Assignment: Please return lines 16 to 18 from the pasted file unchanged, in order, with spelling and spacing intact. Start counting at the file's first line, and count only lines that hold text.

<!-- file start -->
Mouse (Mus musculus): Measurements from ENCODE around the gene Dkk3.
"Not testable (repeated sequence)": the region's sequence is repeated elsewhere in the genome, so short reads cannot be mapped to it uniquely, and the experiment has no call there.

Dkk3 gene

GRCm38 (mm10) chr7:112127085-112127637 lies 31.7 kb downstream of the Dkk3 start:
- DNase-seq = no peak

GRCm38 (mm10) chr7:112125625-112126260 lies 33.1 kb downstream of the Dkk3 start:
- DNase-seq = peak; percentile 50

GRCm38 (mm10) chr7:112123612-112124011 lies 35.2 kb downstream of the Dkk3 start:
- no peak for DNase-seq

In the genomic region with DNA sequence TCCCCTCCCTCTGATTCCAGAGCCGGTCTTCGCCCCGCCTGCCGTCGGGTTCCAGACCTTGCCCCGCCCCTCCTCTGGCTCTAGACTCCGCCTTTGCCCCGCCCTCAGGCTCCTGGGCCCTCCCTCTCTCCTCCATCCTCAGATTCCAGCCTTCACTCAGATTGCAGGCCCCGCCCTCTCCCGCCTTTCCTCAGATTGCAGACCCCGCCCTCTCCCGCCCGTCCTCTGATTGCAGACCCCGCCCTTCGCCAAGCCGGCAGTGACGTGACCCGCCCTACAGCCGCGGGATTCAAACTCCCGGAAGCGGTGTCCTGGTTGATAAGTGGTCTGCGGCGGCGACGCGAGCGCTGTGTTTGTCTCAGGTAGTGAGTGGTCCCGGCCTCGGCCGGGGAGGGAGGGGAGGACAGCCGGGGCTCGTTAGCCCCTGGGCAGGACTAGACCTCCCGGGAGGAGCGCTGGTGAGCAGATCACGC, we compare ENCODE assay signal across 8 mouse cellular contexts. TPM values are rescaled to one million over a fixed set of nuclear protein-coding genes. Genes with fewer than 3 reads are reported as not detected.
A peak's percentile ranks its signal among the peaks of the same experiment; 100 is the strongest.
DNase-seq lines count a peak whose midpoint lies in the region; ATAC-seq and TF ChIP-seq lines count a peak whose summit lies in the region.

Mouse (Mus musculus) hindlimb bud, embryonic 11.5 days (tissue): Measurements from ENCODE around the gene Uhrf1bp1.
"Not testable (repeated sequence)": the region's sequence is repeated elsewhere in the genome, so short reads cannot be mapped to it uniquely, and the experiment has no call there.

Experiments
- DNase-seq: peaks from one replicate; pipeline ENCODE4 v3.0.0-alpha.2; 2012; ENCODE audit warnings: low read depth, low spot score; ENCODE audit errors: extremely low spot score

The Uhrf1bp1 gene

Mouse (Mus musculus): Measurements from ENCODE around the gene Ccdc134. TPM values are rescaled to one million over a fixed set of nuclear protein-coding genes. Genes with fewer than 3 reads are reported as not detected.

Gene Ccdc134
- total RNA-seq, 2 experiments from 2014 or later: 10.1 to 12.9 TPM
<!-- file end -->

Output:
- DNase-seq: peaks from one replicate; pipeline ENCODE4 v3.0.0-alpha.2; 2012; ENCODE audit warnings: low read depth, low spot score; ENCODE audit errors: extremely low spot score

The Uhrf1bp1 gene

Mouse (Mus musculus): Measurements from ENCODE around the gene Ccdc134. TPM values are rescaled to one million over a fixed set of nuclear protein-coding genes. Genes with fewer than 3 reads are reported as not detected.